Americaâ€™s worst unnoticed nightmare: The Big Bad Loan Modification ManDaniel Movtadyloan modification, lenders, banks, foreclosures, FHA
Mortgage banking is in my blood. I was 13 the first summer I
decided to work in my father's mortgage company. While other
children my age were playing kickball at day camp, I was processing
loans. I assume my grandfather had a mortgage banking gene; four of
his five sons chose to make careers out of it, while the fifth
brother's life was taken untimely. Since that time, I am proud to
say that I have come to understand all the nuances that make our
industry interesting and lucrative, while allowing us to help
citizens achieve the dream of homeownership.
Today, I worry about the sanctity and trust a mortgage lender
has in funding a mortgage to who they believe is a qualified
borrower. In recent years, the mortgage industry has been like a
rollercoaster ride at Six Flags. Through 2006, it was the slow
climb to the peak, while the crisis of 2007 began the high velocity
shot downward. Sub-prime was a global industry error, one that I am
glad that my father and I were not part of. However, it is my
personal belief that many of these same individuals that brought
the industry to its knees in the first place, have now found
Here is the story that brought everything to my attention. A
borrower, who had no reason in the world to not make their mortgage
payments, was currently delinquent. After going back and forth with
this individual for some time, they confessed to me that they paid
someone $3,100 because they told them that if they did not pay
their mortgage, they would be able to keep their house and be able
to lower their payment. Upon further research and discussion with
other local and national lenders, I came to understand that a new
phenomenon was brewing, and this was not an isolated incident.
Across the nation, borrowers are being contacted by "loan
modification companies" and being told to not make their payments.
Borrowers were being told, "The bank won't even think about taking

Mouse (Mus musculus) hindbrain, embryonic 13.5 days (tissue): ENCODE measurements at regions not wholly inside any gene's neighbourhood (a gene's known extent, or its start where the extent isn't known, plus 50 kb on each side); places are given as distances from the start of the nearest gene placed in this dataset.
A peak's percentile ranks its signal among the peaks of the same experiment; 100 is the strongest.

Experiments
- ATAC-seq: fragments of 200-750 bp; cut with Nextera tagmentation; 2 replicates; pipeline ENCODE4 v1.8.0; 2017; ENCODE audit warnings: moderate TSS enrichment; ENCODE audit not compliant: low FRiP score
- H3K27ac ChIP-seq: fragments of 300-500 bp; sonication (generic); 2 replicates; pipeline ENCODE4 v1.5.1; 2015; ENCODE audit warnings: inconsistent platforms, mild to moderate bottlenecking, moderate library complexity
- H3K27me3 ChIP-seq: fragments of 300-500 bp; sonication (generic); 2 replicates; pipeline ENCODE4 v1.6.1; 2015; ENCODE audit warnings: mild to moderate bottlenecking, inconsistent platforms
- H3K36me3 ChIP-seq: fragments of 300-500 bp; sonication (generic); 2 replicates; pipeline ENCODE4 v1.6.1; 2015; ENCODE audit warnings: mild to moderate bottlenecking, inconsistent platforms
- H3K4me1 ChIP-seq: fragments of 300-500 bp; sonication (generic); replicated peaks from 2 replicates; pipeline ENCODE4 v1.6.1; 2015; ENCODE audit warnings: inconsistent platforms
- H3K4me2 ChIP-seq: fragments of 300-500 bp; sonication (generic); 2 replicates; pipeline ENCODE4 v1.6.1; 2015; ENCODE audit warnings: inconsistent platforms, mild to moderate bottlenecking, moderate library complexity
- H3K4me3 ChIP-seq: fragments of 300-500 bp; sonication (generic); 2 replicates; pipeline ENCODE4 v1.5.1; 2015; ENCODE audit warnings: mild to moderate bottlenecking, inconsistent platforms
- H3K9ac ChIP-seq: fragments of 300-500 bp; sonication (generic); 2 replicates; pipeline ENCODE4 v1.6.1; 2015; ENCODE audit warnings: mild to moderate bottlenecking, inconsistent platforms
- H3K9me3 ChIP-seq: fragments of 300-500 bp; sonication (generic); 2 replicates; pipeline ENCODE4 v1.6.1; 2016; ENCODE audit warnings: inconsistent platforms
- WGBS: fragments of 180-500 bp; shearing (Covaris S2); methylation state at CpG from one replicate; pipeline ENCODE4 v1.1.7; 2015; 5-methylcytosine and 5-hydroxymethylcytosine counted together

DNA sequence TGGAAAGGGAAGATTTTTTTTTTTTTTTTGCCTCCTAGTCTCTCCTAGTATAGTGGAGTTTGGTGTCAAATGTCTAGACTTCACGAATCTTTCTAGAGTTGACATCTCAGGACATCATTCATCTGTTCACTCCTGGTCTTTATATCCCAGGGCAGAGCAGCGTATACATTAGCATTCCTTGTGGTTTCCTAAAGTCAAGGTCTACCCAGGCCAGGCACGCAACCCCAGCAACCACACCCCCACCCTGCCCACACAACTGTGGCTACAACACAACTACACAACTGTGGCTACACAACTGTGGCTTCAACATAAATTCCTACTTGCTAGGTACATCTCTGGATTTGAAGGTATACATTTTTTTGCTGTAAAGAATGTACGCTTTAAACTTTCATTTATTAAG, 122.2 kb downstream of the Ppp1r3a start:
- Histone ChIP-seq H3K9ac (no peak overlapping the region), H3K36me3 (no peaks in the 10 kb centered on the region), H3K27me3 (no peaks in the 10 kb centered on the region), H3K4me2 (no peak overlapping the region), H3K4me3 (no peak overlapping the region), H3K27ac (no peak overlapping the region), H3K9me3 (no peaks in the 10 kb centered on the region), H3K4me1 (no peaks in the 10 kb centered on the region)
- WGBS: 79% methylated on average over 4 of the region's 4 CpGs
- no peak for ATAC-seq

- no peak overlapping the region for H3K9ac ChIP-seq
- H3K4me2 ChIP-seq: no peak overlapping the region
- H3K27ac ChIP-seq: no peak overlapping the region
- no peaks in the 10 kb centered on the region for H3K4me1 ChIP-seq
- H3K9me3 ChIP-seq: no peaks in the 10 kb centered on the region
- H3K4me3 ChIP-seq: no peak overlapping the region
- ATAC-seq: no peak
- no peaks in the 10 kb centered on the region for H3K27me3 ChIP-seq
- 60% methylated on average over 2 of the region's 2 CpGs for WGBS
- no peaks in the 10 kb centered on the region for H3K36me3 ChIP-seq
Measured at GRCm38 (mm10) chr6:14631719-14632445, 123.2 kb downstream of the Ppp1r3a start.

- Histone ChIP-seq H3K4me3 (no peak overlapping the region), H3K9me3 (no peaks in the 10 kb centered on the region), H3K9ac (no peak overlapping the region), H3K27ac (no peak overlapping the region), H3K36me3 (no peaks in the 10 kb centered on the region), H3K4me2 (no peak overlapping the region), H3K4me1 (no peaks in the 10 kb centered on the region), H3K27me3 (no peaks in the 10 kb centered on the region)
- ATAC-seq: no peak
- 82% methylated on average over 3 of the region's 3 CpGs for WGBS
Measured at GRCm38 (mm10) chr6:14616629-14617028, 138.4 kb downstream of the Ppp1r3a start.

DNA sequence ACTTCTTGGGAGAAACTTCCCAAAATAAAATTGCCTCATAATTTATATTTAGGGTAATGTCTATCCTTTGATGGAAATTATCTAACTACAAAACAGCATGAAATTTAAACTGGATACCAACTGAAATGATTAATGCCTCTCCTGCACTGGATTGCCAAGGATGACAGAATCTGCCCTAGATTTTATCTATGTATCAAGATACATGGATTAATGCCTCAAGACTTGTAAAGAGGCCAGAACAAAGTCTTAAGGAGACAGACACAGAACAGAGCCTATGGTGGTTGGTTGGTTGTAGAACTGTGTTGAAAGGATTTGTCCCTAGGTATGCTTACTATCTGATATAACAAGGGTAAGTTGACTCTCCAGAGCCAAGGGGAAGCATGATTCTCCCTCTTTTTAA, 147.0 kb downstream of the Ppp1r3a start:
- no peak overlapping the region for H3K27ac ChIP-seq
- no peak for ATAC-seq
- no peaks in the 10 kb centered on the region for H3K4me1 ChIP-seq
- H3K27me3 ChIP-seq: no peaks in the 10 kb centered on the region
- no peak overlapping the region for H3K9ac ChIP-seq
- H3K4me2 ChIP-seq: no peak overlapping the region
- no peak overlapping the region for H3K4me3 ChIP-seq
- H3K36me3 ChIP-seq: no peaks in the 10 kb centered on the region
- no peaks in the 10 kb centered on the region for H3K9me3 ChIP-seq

your house for eight months, at that point, we will renegotiate
your mortgage on your behalf with the bank." Inexplicably and
unfortunately, many borrowers are falling for this trap and causing
a domino effect of which results are not yet completely in. These
companies collect fees from the borrower and commonly pay referral
fees to anyone that will throw them a bone.
In a perfect world, a loan modification company may not be so
bad; a borrower truly cannot make their payments, then they work
with the borrower and lender to come to an amicable conclusion.
However, the reality is that borrowers are being cold called and
solicited to not make their payments, and kickback money is readily
available. The fact that large institutions have so many
foreclosures that they have no choice but to consider loan
modifications only adds fuel to the fire. Loan modifications should
not be considered as a burden free, money saving proposition for
I believe that the government needs to enact certain laws to
prevent this from causing more distress on the economy, such as
losses for banks, advances for seller/servicers, and a decrease in
demand in the portfolio market; all of which trickles down to the
many employees that are hired to work in these fields of business.
We are talking about processors, loan originators, underwriters,
closers, title companies, traders, and the list goes on and on. In
an already damaged economy, we have enough problems to deal with.
We cannot let any threats to the housing and mortgage market go
unnoticed ad unpunished, especially with today's dominant mortgage
product being federally-insured FHA loans. My message to brokers
and bankers is, educate your consumer; don't let them be fooled
into believing that they are better off NOT paying their
Daniel Movtady is director of business development for Great
Neck, N.Y.-based Golden First Mortgage. He may be reached at (516)
570-4100, e-mail firstname.lastname@example.org or visit www.goldenfirst.com.